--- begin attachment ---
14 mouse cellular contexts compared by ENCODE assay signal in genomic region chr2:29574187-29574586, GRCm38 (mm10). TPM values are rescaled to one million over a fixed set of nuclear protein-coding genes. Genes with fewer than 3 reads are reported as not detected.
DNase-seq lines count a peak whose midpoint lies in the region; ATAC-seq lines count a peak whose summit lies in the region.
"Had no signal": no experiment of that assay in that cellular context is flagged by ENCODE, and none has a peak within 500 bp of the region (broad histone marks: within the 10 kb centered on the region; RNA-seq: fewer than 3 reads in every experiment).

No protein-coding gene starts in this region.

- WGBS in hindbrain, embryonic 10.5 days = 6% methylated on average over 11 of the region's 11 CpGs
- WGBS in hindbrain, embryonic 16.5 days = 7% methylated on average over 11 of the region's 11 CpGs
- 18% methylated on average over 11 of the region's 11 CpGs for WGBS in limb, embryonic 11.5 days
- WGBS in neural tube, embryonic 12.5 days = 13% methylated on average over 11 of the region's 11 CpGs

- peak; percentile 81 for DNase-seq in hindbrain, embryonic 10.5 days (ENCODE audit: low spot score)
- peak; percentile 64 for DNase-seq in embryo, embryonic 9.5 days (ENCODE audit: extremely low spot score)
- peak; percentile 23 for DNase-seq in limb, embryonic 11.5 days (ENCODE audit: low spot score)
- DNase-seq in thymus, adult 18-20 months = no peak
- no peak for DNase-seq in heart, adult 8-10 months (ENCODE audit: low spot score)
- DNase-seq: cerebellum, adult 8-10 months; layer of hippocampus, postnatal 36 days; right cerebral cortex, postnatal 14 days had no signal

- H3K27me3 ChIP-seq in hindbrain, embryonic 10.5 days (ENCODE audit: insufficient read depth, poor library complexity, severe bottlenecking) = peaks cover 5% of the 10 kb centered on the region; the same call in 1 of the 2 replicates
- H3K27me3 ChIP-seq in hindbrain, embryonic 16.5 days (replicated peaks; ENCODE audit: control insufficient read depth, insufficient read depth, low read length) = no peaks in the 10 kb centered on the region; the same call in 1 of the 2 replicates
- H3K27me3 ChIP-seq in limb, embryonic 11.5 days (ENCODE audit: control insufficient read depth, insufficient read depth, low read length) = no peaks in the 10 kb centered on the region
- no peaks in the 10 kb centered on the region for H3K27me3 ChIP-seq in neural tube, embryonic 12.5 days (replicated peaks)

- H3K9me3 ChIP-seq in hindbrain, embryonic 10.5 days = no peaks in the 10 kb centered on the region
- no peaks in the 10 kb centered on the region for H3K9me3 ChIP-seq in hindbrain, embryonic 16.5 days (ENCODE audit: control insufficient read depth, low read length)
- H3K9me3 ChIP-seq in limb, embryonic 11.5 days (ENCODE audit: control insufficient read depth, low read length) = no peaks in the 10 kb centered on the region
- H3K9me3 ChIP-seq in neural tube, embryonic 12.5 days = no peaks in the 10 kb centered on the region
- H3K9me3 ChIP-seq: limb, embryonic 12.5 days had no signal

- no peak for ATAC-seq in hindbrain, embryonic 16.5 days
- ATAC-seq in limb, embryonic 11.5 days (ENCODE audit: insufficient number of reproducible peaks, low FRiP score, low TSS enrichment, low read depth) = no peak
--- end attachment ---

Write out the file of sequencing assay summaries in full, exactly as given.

14 mouse cellular contexts compared by ENCODE assay signal in genomic region chr2:29574187-29574586, GRCm38 (mm10). TPM values are rescaled to one million over a fixed set of nuclear protein-coding genes. Genes with fewer than 3 reads are reported as not detected.
DNase-seq lines count a peak whose midpoint lies in the region; ATAC-seq lines count a peak whose summit lies in the region.
"Had no signal": no experiment of that assay in that cellular context is flagged by ENCODE, and none has a peak within 500 bp of the region (broad histone marks: within the 10 kb centered on the region; RNA-seq: fewer than 3 reads in every experiment).

No protein-coding gene starts in this region.

- WGBS in hindbrain, embryonic 10.5 days = 6% methylated on average over 11 of the region's 11 CpGs
- WGBS in hindbrain, embryonic 16.5 days = 7% methylated on average over 11 of the region's 11 CpGs
- 18% methylated on average over 11 of the region's 11 CpGs for WGBS in limb, embryonic 11.5 days
- WGBS in neural tube, embryonic 12.5 days = 13% methylated on average over 11 of the region's 11 CpGs

- peak; percentile 81 for DNase-seq in hindbrain, embryonic 10.5 days (ENCODE audit: low spot score)
- peak; percentile 64 for DNase-seq in embryo, embryonic 9.5 days (ENCODE audit: extremely low spot score)
- peak; percentile 23 for DNase-seq in limb, embryonic 11.5 days (ENCODE audit: low spot score)
- DNase-seq in thymus, adult 18-20 months = no peak
- no peak for DNase-seq in heart, adult 8-10 months (ENCODE audit: low spot score)
- DNase-seq: cerebellum, adult 8-10 months; layer of hippocampus, postnatal 36 days; right cerebral cortex, postnatal 14 days had no signal

- H3K27me3 ChIP-seq in hindbrain, embryonic 10.5 days (ENCODE audit: insufficient read depth, poor library complexity, severe bottlenecking) = peaks cover 5% of the 10 kb centered on the region; the same call in 1 of the 2 replicates
- H3K27me3 ChIP-seq in hindbrain, embryonic 16.5 days (replicated peaks; ENCODE audit: control insufficient read depth, insufficient read depth, low read length) = no peaks in the 10 kb centered on the region; the same call in 1 of the 2 replicates
- H3K27me3 ChIP-seq in limb, embryonic 11.5 days (ENCODE audit: control insufficient read depth, insufficient read depth, low read length) = no peaks in the 10 kb centered on the region
- no peaks in the 10 kb centered on the region for H3K27me3 ChIP-seq in neural tube, embryonic 12.5 days (replicated peaks)

- H3K9me3 ChIP-seq in hindbrain, embryonic 10.5 days = no peaks in the 10 kb centered on the region
- no peaks in the 10 kb centered on the region for H3K9me3 ChIP-seq in hindbrain, embryonic 16.5 days (ENCODE audit: control insufficient read depth, low read length)
- H3K9me3 ChIP-seq in limb, embryonic 11.5 days (ENCODE audit: control insufficient read depth, low read length) = no peaks in the 10 kb centered on the region
- H3K9me3 ChIP-seq in neural tube, embryonic 12.5 days = no peaks in the 10 kb centered on the region
- H3K9me3 ChIP-seq: limb, embryonic 12.5 days had no signal

- no peak for ATAC-seq in hindbrain, embryonic 16.5 days
- ATAC-seq in limb, embryonic 11.5 days (ENCODE audit: insufficient number of reproducible peaks, low FRiP score, low TSS enrichment, low read depth) = no peak